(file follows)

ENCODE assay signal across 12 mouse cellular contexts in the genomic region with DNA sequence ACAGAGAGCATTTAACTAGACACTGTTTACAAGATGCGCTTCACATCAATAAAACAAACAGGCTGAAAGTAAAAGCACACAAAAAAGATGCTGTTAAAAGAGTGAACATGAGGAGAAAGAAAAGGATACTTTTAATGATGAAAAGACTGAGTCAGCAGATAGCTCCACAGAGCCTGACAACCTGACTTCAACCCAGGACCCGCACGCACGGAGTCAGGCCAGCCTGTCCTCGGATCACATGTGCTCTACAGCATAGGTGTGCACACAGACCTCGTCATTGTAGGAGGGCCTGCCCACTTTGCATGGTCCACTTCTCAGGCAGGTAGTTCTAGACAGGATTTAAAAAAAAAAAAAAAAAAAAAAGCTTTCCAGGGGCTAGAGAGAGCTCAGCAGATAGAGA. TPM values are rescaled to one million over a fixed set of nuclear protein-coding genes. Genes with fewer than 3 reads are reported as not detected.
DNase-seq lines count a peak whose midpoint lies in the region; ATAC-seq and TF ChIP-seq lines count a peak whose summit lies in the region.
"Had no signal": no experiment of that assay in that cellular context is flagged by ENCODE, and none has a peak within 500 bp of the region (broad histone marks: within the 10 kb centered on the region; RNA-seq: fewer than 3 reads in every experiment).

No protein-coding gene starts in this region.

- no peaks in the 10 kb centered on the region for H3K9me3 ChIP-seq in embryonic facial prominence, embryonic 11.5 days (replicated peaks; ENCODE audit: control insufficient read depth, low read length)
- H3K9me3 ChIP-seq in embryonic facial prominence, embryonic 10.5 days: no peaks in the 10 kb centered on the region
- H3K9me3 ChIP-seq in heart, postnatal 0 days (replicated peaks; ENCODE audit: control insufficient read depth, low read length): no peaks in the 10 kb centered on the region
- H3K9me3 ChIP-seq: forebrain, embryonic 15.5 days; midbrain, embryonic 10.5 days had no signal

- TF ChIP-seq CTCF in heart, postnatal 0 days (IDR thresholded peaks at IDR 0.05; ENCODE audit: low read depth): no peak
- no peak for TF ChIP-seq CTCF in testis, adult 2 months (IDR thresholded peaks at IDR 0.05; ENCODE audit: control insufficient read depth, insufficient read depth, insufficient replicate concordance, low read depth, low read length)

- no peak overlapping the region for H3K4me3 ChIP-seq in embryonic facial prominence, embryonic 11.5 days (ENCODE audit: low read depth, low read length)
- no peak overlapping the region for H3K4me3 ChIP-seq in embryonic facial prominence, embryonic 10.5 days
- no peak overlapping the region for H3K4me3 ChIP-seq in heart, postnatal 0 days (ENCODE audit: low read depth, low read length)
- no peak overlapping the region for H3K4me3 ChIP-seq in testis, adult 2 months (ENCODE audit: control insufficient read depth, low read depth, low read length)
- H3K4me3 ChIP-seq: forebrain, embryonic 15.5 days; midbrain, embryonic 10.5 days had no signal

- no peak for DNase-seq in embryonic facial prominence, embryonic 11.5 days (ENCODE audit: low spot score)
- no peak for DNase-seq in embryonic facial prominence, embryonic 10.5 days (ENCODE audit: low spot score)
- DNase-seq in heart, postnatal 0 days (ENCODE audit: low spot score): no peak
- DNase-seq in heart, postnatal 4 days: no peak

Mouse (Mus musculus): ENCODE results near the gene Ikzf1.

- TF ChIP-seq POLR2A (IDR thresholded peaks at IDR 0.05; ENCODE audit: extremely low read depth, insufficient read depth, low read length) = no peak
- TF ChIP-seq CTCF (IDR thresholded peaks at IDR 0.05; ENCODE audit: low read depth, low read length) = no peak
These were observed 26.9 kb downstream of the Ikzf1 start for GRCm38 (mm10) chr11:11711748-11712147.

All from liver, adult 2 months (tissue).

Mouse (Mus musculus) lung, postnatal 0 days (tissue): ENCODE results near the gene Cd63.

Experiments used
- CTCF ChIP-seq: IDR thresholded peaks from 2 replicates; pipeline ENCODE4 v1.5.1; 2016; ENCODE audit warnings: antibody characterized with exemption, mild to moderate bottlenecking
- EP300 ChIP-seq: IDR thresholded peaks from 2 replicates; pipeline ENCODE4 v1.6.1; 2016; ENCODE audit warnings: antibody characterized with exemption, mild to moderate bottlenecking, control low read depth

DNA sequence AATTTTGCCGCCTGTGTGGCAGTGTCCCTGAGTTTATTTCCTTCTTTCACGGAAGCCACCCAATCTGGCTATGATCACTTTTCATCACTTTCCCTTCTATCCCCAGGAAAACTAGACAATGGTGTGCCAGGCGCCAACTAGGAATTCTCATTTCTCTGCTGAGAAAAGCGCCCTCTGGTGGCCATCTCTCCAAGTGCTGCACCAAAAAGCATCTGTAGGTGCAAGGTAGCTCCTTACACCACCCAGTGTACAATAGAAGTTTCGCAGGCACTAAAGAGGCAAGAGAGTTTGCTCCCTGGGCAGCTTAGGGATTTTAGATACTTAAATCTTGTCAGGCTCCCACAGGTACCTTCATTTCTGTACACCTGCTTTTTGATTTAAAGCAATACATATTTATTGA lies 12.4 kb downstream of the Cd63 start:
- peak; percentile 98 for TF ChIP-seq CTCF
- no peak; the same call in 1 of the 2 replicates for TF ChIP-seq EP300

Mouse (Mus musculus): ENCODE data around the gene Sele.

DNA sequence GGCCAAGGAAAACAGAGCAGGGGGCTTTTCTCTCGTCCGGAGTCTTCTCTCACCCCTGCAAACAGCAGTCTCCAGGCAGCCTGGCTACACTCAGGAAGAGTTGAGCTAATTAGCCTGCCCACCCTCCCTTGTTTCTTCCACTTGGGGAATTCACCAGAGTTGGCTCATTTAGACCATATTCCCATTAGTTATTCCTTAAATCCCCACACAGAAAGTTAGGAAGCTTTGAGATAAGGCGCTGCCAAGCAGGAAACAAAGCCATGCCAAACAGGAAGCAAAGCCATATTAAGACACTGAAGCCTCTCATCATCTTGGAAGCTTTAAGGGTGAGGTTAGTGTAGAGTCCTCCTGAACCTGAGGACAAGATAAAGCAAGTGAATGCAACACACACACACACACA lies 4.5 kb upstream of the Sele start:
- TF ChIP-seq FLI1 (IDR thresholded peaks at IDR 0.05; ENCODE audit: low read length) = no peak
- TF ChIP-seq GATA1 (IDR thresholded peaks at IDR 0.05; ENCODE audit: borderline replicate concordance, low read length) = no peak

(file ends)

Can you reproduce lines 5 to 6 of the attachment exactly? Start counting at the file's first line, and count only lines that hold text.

- no peaks in the 10 kb centered on the region for H3K9me3 ChIP-seq in embryonic facial prominence, embryonic 11.5 days (replicated peaks; ENCODE audit: control insufficient read depth, low read length)
- H3K9me3 ChIP-seq in embryonic facial prominence, embryonic 10.5 days: no peaks in the 10 kb centered on the region